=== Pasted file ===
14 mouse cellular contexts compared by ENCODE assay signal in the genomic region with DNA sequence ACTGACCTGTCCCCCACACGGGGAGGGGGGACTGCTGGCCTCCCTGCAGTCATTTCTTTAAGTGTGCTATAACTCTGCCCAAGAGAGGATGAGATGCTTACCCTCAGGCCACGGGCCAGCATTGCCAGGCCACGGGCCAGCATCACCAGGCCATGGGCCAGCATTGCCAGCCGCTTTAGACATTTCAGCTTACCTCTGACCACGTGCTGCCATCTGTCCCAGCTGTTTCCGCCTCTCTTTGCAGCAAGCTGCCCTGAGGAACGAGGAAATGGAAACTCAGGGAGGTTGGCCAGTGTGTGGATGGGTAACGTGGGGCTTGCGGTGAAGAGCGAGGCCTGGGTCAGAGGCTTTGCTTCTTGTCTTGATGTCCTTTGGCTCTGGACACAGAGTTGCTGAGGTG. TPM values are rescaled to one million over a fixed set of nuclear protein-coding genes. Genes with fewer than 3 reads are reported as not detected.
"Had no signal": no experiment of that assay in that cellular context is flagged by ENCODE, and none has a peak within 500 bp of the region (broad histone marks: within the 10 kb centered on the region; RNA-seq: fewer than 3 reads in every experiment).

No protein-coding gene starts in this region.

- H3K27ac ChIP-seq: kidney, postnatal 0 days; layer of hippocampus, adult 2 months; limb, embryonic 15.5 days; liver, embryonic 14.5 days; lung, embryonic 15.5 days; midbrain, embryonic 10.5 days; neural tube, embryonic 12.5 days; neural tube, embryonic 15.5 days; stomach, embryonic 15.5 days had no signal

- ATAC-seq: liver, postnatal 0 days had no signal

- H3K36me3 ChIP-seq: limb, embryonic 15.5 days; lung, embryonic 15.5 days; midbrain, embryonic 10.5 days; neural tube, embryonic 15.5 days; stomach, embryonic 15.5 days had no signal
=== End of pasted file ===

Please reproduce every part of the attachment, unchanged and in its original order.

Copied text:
14 mouse cellular contexts compared by ENCODE assay signal in the genomic region with DNA sequence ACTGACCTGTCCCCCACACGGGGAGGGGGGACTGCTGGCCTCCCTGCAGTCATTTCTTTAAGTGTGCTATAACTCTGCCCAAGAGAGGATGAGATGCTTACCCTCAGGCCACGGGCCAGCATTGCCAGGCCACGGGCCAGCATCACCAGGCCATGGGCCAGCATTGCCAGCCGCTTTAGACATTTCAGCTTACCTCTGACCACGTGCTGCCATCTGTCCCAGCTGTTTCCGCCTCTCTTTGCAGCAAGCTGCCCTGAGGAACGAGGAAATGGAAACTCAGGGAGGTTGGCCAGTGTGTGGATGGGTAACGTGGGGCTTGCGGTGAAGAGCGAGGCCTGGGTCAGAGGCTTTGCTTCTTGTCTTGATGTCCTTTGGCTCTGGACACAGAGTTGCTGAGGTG. TPM values are rescaled to one million over a fixed set of nuclear protein-coding genes. Genes with fewer than 3 reads are reported as not detected.
"Had no signal": no experiment of that assay in that cellular context is flagged by ENCODE, and none has a peak within 500 bp of the region (broad histone marks: within the 10 kb centered on the region; RNA-seq: fewer than 3 reads in every experiment).

No protein-coding gene starts in this region.

- H3K27ac ChIP-seq: kidney, postnatal 0 days; layer of hippocampus, adult 2 months; limb, embryonic 15.5 days; liver, embryonic 14.5 days; lung, embryonic 15.5 days; midbrain, embryonic 10.5 days; neural tube, embryonic 12.5 days; neural tube, embryonic 15.5 days; stomach, embryonic 15.5 days had no signal

- ATAC-seq: liver, postnatal 0 days had no signal

- H3K36me3 ChIP-seq: limb, embryonic 15.5 days; lung, embryonic 15.5 days; midbrain, embryonic 10.5 days; neural tube, embryonic 15.5 days; stomach, embryonic 15.5 days had no signal